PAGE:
Schenectady’s fire chief might have to move, according to an opinion by the state Attorney General’s Office.
An opinion from that office said that firefighters are misreading the state law that exempts them from city residency requirements. They don’t have to live in the city, but they must live within the county, according to the opinion.
Chief Michael Della Rocco lives in Albany County. It’s not far away — just over the border from Rotterdam. And under his reading of state law, he can live there because Albany County is contiguous to Schenectady County.
To read the complete opinion from the state Attorney General's Office, click HERE.
Several other firefighters also live outside the county, citing the same reading of the state law. They believe it allows them to live in any county contiguous to the county in which they work.
But residency exemption for “contiguous counties” was only meant for New York City firefighters, Assistant Solicitor General Kathryn Sheingold wrote in an opinion requested by the city of Syracuse in 2007.
City officials wanted to know whether their firefighters had to live in the county, or could live in nearby counties.
Sheingold said they had to live in the county where they were employed. They did not have to live in the city, though.
Schenectady Mayor Gary McCarthy deferred comment to Corporation Counsel John Polster, who was nonplussed by the opinion.
He said Sheingold was “parsing” the law in an unlikely way.
“Boy, I would not buy that in a court at all,” he said.
But Sheingold wrote that the confusion stemmed from an error in grammar when the law was amended. The state’s residency law for public officials has been amended dozens of times, with special sections added for more than a dozen specific municipalities. Schenectady does not have its own section, so it uses the general law.
That law says that all paid firefighters can disregard city residency laws, but must live within the county.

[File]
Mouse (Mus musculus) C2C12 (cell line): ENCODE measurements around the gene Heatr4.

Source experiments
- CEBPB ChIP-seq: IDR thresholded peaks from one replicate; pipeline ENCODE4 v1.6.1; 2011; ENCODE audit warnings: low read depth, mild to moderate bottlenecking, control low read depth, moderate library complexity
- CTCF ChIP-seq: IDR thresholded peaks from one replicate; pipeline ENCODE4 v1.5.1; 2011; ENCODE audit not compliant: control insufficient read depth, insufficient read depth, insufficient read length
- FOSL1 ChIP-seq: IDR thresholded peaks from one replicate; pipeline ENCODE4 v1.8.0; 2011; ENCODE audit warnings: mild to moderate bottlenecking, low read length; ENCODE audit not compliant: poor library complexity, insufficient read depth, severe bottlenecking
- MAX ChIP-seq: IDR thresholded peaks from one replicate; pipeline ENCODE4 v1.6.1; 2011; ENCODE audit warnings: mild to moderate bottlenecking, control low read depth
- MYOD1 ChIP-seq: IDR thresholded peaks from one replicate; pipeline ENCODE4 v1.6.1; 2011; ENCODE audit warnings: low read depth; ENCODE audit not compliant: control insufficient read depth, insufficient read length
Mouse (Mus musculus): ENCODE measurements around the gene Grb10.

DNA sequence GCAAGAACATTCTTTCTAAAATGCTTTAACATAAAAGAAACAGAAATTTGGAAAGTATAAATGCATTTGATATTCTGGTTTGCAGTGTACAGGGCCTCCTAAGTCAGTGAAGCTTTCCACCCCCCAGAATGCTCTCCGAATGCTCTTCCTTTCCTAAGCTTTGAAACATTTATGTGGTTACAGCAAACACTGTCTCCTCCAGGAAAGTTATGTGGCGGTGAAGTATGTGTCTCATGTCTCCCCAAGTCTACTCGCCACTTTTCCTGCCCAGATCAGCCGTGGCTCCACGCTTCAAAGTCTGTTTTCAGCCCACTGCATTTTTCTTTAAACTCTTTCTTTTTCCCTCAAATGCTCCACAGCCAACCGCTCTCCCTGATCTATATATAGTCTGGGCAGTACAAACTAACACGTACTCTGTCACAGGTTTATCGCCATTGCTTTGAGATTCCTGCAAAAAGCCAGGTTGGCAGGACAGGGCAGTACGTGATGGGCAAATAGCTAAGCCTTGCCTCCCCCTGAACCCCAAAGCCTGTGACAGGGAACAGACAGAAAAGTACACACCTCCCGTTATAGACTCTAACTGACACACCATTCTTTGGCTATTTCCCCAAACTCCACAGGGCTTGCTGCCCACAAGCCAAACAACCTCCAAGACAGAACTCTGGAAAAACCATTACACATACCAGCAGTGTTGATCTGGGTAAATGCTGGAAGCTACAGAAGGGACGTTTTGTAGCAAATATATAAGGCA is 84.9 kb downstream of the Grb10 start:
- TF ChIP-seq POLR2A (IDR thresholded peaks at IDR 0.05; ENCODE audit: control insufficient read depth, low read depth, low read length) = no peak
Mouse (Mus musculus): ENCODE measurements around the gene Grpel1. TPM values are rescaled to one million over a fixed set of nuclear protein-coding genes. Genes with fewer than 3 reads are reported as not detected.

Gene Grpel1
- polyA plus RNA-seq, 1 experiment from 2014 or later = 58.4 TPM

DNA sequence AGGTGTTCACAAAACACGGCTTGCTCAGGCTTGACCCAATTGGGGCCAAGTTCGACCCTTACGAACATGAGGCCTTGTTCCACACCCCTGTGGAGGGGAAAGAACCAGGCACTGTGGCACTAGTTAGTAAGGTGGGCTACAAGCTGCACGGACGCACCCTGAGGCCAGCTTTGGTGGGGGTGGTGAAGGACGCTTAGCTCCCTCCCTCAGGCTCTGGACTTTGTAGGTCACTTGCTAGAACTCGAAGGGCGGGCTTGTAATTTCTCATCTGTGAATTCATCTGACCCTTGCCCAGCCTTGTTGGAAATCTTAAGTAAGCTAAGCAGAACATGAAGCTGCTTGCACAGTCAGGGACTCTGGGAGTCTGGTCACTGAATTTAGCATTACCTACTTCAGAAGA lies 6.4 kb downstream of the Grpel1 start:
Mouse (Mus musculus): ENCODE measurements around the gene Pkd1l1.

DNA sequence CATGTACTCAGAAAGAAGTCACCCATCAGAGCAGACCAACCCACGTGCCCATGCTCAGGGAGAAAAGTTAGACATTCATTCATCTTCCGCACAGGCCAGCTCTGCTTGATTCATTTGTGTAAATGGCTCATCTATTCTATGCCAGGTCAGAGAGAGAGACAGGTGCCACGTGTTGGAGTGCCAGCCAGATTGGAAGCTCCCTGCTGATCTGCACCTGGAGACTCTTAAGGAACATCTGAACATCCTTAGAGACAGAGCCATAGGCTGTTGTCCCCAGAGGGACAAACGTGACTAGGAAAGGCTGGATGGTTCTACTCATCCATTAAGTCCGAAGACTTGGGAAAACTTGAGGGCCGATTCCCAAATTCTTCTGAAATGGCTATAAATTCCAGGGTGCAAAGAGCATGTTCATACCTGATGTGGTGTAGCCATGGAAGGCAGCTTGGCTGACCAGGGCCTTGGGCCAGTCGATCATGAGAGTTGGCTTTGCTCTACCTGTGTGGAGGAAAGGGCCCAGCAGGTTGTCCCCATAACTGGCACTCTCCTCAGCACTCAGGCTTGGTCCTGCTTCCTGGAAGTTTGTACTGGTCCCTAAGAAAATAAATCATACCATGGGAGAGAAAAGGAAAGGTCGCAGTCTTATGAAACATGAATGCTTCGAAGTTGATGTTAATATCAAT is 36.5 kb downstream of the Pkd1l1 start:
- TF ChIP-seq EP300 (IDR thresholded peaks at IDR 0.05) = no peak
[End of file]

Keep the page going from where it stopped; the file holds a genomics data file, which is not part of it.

Later, the law goes on to say that some workers in New York City can live in contiguous counties.
That’s where the grammar gets confused, Sheingold said. As more and more worker classifications were added to that section, she wrote, it became unclear that all the classifications only applied to New York City.
In that section, the law says that the county-only residency requirement does not apply to “a paid member of a paid fire department, who, for the purposes of this section shall include persons employed as fire alarm dispatchers, or … any person employed in a department of correction … or to the appointment of officers and inspectors who are employees of a department of health of any city over one million population who resides (a) in a county in which such city is located; or (b) in a county within the state contiguous to the county in which said city is located …”
Polster said his reading of the law was that all firefighters in the state could live in a contiguous county, but health inspectors could only do so if they were employed in a city with a population of more than 1 million.
Chief Della Rocco read it the same way, and he noted that many others have, too.
“It’s a recognized standard, an accepted standard,” he said.
If city officials enforce Schenectady County residency, he said few firefighters would have to move.
“I don’t think there are many,” he said. “We try to encourage people to live within the city of Schenectady.”
But he would have to move. He wasn’t thrilled by the idea.
“It’s America. People do have an expectation of personal freedom,” he said, adding that the city’s residency law has caused problems when certain employees did not have the flexibility to move.
Most recently, the city’s assessor learned that she may lose her job this fall because she is caring for her elderly father in his home in Colonie.
“People that have family care issues, or child care issues, they become more complicated” because of the residency law, Della Rocco said. “Sometimes a spouse will have a position elsewhere, or you will have personal family reasons. Those aren’t easily answered questions.”